"The mechanism of laser-induced melting is important to consider for micromachining of precision parts used in aerospace, automotive, and other industries," added first author Tadesse Assefa, a postdoc in Robinson's group. "The way the laser couples to the material is different depending on the pulse duration of the laser. For example, the ultrashort pulses of femtosecond lasers seem to be better than the longer pulses of nanosecond lasers for making clean cuts such as drilling holes."
For their experiment, the scientists first fabricated thin films of varying thickness (50, 100, and 300 nanometers) at the Center for Functional Nanomaterials (CFN)—a DOE Office of Science User Facility at Brookhaven. Here, in the CFN Nanofabrication Facility, they performed electron-beam evaporation, a deposition technique that uses electrons to condense the desired material onto a substrate. The ultraclean environment of this facility enabled them to create gold films of uniform thickness over a large sample area.
At PAL-XFEL, they conducted time-resolved X-ray diffraction on these films over a range of laser power levels. Software developed by staff in Brookhaven Lab's Computational Science Initiative handled the high-throughput analysis of the terabytes of data generated as a detector collected the diffraction pattern images. The team then used software developed by scientists at Columbia Engineering to convert these images into linear graphs.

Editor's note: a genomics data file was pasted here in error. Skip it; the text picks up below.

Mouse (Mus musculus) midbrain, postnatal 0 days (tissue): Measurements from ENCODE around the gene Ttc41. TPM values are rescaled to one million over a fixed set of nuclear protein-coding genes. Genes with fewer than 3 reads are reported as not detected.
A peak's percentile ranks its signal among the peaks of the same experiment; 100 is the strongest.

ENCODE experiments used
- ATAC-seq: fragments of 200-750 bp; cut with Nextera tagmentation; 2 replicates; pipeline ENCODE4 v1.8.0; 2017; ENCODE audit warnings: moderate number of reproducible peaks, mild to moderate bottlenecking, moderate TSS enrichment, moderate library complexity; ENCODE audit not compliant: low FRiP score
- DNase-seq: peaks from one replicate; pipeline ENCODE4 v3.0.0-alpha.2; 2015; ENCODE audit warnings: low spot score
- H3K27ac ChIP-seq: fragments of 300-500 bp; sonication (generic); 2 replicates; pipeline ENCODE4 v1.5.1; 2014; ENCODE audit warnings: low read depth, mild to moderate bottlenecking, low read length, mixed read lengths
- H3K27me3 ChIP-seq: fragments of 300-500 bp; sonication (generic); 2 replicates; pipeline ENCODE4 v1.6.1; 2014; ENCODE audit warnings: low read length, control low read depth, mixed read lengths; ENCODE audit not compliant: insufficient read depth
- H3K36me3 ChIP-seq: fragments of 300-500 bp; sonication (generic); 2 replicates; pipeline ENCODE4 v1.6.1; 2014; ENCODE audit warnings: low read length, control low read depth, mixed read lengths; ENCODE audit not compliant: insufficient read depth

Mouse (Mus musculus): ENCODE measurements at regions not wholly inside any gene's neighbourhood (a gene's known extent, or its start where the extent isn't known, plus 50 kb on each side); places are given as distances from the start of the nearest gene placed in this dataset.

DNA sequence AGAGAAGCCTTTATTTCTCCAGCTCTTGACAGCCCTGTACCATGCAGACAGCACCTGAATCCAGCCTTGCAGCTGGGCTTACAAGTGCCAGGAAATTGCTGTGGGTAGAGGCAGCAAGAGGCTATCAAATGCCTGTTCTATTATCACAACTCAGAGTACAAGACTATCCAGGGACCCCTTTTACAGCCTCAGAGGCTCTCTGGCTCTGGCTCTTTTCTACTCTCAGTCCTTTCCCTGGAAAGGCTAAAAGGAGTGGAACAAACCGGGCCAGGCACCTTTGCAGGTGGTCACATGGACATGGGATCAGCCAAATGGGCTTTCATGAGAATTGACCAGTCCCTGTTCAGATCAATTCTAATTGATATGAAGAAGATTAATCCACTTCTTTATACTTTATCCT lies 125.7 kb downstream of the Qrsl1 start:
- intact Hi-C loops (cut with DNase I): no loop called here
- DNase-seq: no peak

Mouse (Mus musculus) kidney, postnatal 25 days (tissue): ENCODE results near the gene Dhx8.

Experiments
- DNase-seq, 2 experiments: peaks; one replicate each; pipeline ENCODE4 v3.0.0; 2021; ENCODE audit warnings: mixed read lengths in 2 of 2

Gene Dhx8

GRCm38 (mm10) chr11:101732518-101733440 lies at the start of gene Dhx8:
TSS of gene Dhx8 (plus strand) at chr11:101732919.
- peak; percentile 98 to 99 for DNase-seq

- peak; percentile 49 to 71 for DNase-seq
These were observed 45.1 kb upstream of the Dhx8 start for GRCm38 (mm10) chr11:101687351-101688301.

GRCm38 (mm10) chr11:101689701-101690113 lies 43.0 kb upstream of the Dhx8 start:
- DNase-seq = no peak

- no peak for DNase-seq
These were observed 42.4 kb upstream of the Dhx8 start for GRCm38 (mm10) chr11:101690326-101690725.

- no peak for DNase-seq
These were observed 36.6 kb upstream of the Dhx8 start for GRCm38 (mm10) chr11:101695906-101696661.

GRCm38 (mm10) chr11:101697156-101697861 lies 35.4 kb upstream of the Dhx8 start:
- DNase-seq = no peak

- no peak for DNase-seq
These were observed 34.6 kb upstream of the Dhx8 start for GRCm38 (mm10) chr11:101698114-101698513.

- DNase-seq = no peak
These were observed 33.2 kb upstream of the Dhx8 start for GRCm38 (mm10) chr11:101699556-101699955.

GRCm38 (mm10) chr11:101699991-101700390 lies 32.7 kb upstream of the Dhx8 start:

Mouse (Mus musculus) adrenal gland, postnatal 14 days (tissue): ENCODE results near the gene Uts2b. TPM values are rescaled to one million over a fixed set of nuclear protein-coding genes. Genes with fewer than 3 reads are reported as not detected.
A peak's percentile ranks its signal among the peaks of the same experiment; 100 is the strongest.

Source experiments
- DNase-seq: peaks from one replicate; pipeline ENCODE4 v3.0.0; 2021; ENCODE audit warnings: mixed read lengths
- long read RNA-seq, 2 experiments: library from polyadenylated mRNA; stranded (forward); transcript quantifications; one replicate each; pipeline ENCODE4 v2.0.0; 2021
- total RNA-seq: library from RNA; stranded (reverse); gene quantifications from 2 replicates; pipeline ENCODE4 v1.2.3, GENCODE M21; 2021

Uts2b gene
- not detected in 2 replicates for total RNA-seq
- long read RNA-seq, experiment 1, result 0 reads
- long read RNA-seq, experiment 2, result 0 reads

The plots revealed a double peak corresponding to a "hot" region undergoing melting (intermediate peak) and a relatively "cold" region (the rest of the crystal) which has yet to receive the latent heat of melting. Through electron coupling, heat goes to the grain boundaries and then conducts into the grains. This uptake of latent heat results in a band of melting material sandwiched between two moving melt fronts. Over time, this band becomes larger.
"One melt front is between a solid and melting region, and the other between a melting and liquid region," explained Robinson.
Next, the team plans to confirm their two-front model by reducing the size of the grains (thereby increasing the number of grain boundaries) so they can reach the end of the melting process. Because melting occurs as a wave traversing the crystal grains at a relatively slow speed (30 meters per second), it takes longer than the timing range of the instrument (500 picoseconds) to cross big grains.
They would also like to look at other metals, alloys (mixtures of several metals or a metal combined with other elements), and catalytically relevant materials, in which grain boundaries are involved in chemical reactions.
"This study represents the very beginning of how we build an understanding of the mechanism of melting," said Assefa. "By performing these experiments using different materials, we will be able to determine if our model is generalizable."